Ocampo, 3 others declared ‘non-parties’ in case tagging CPP-NPA as terrorist group
A REGIONAL court in Manila has declared former leftist Bayan Muna representative Saturnino “Satur” C. Ocampo, United Nations Special Rapporteur Victoria Tauli-Corpuz, and two others as “non-parties” in a petition filed by the Justice department tagging the communist groups in the country as terrorists.
In a resolution dated July 27, the Manila Trial Court ruled that Mr. Ocampo and Ms. Corpuz, along with National Democratic Front of the Philippines consultant Rafael Baylosis and former Baguio politician Jose Melencio Molintas, should not be included in the case as the Department of Justice (DoJ) failed to clearly establish their ties with the Communist Party of the Philippines (CPP) and its armed wing, the New People’s Army (NPA).
The resolution, signed by Judge Marlo Magdoza-Malagar, stated that Mr. Ocampo and Mr. Baylosis are considered non-parties because the DoJ did not indicate their association to the CPP-NPA clearly and “any personal account in evidence thereof must be up-to-date.”
For Ms. Corpuz and Mr. Molintas, the court said “there is nothing in the Petition or its attachments” that points to their being officers or representatives of the CPP-NPA.
Atty. Rachel F. Pastores, legal counsel to Mr. Ocampo and Mr. Baylosis, said in a statement that the DoJ should just drop its petition.
“In the absence of any evidence against them, the DoJ should just withdraw the petition for proscription,” Ms. Pastores said.
“The court order is proof that the case, where allegations have been recycled countless times, reeks with ill-motive and red-tagging,” she added.— Gillian M. Cortez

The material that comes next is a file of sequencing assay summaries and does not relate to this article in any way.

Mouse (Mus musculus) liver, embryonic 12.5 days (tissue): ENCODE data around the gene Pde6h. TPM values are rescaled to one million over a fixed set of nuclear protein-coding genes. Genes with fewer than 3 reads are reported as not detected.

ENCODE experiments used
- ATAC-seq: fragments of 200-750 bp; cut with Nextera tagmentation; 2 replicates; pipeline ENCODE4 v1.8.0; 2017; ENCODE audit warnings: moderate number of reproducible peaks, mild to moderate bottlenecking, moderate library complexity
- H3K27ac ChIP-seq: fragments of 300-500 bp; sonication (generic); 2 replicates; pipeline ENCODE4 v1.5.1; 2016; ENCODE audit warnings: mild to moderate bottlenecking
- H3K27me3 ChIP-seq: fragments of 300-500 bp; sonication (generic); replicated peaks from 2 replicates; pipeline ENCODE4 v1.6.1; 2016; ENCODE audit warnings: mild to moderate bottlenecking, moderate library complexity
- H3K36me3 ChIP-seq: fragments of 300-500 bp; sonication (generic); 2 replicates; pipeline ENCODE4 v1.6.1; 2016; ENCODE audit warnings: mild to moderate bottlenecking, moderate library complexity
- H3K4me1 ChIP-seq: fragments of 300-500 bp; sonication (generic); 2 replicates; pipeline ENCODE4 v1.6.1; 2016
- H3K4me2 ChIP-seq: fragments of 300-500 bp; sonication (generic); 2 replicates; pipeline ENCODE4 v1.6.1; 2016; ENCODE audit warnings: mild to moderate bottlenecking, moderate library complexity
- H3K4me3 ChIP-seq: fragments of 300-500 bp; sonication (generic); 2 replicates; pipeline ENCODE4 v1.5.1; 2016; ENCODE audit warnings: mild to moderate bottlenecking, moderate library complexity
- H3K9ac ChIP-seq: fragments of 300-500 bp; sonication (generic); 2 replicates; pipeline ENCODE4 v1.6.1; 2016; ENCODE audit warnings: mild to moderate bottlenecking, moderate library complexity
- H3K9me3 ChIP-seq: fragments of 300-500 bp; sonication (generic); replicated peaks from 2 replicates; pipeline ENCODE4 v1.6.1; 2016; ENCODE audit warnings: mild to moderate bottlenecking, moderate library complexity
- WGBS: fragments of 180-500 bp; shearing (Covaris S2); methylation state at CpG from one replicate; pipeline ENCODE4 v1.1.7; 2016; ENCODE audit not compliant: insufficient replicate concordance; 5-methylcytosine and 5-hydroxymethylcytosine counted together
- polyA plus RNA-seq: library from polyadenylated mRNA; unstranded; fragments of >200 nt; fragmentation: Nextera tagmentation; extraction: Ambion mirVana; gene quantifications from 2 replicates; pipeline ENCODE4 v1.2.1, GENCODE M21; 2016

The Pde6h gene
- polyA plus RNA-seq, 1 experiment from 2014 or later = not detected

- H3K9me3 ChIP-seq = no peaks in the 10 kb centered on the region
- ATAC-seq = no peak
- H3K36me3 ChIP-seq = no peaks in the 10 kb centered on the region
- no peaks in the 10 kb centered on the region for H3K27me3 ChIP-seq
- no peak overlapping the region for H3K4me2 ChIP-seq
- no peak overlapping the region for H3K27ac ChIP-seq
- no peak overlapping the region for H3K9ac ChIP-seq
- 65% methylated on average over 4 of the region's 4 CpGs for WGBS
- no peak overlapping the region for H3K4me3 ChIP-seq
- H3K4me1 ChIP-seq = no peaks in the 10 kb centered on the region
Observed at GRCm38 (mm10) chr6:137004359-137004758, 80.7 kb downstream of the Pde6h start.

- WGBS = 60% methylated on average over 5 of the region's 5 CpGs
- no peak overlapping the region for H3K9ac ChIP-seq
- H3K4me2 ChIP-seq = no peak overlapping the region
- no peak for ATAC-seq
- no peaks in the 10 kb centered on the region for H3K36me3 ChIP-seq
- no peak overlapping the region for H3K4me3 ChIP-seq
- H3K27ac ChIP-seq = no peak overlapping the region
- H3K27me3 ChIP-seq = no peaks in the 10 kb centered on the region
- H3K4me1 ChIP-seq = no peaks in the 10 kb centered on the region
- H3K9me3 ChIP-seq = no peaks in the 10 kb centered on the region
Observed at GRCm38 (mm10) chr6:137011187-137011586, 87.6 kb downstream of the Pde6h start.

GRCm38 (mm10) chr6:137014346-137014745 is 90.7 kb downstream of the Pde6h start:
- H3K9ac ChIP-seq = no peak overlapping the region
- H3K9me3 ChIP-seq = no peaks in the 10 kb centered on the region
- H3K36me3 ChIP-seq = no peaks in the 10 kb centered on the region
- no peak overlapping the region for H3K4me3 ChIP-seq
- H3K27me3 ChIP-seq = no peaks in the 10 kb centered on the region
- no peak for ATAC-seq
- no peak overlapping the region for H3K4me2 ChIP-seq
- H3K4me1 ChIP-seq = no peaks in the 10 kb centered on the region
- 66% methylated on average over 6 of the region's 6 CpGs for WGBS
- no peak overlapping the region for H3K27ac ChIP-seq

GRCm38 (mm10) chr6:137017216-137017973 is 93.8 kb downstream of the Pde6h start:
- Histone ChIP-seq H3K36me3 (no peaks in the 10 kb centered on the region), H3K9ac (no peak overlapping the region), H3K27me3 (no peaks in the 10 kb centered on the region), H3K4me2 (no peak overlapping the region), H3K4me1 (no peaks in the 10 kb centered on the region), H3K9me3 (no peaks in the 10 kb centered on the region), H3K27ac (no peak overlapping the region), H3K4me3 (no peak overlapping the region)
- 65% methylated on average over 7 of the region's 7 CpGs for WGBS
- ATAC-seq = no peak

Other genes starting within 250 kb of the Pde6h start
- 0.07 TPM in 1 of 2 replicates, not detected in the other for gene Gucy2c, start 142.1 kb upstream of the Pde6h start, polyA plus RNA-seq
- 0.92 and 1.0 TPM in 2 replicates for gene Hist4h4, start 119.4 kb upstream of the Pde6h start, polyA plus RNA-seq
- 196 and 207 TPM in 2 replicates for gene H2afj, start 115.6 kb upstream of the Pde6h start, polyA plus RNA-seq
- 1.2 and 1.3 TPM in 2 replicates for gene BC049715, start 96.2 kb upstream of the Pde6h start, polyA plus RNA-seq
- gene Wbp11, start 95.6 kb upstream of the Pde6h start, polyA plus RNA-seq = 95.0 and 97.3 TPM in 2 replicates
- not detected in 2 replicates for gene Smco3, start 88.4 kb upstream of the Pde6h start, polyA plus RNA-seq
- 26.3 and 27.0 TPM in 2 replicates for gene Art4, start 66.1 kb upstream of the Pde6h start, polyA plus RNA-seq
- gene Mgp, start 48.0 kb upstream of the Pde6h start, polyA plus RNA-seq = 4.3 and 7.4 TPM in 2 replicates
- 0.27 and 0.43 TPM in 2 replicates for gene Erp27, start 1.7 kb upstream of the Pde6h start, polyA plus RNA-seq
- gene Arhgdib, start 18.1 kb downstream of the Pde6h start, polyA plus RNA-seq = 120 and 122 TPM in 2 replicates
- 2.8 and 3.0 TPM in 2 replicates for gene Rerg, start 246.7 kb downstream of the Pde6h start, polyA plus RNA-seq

Justice chief wants DoJ hold order power
THE JUSTICE secretary is hoping that Congress will pass a law granting the Department of Justice (DoJ) the authority to stop people under preliminary investigation from leaving the country.
DoJ Secretary Menardo I. Guevarra, in a text message to reporters on Wednesday, said while they welcome the Supreme Court’s (SC) recent approval of the Precautionary Hold Departure Order (PHDO), he hopes that “(C)ongress will enact a law that will directly empower the SOJ (secretary of justice) to restrict the right to travel of persons under preliminary investigation for very serious offenses, subject to constitutional limitations.”
The SC on Tuesday approved the PHDO, to be issued by courts, which will prevent persons in cases involving crimes where the minimum penalty is at least six years and one day from departing the Philippines even before they are formally charged.
The PHDO should be filed by a prosecutor with a regional trial court.
SC spokesperson Theordore O. Te said on Tuesday that the prosecutor must prove upon application of the PHDO that “There is a high probability that the subject will depart from the Philippines to evade arrest and prosecution of crime against him or her.”
The PHDO would be valid until the court decides to recall it or upon paying a bond, to be determined by the court.
Last April, the high court declared that the Justice secretary has no right to issue hold departure orders or watch list orders by ruling that DoJ Circular No. 41 is unconstitutional. — Gillian M. Cortez